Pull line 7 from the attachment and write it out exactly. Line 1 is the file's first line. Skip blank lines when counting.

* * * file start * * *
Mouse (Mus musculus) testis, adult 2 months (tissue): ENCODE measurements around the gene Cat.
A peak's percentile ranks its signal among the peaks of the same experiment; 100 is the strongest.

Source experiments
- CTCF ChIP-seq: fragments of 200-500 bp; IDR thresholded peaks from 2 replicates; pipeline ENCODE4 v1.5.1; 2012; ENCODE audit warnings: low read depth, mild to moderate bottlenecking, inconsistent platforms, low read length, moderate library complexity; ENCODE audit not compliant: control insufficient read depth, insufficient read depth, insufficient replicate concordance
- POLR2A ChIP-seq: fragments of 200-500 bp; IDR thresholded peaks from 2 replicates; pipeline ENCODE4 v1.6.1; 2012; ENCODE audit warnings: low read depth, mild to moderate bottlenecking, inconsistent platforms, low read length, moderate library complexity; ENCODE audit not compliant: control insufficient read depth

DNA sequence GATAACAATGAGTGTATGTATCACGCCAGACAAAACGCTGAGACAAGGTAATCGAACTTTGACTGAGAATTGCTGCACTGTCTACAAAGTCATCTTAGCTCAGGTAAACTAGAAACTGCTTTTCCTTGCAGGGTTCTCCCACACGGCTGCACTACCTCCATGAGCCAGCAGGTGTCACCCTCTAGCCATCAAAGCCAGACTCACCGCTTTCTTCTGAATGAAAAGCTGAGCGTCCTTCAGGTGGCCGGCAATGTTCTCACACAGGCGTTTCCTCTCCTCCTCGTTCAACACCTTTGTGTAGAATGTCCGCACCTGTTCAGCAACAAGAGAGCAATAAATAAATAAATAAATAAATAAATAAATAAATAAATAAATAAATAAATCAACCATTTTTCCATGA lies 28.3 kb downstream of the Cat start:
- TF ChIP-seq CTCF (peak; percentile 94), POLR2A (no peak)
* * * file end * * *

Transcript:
- TF ChIP-seq CTCF (peak; percentile 94), POLR2A (no peak)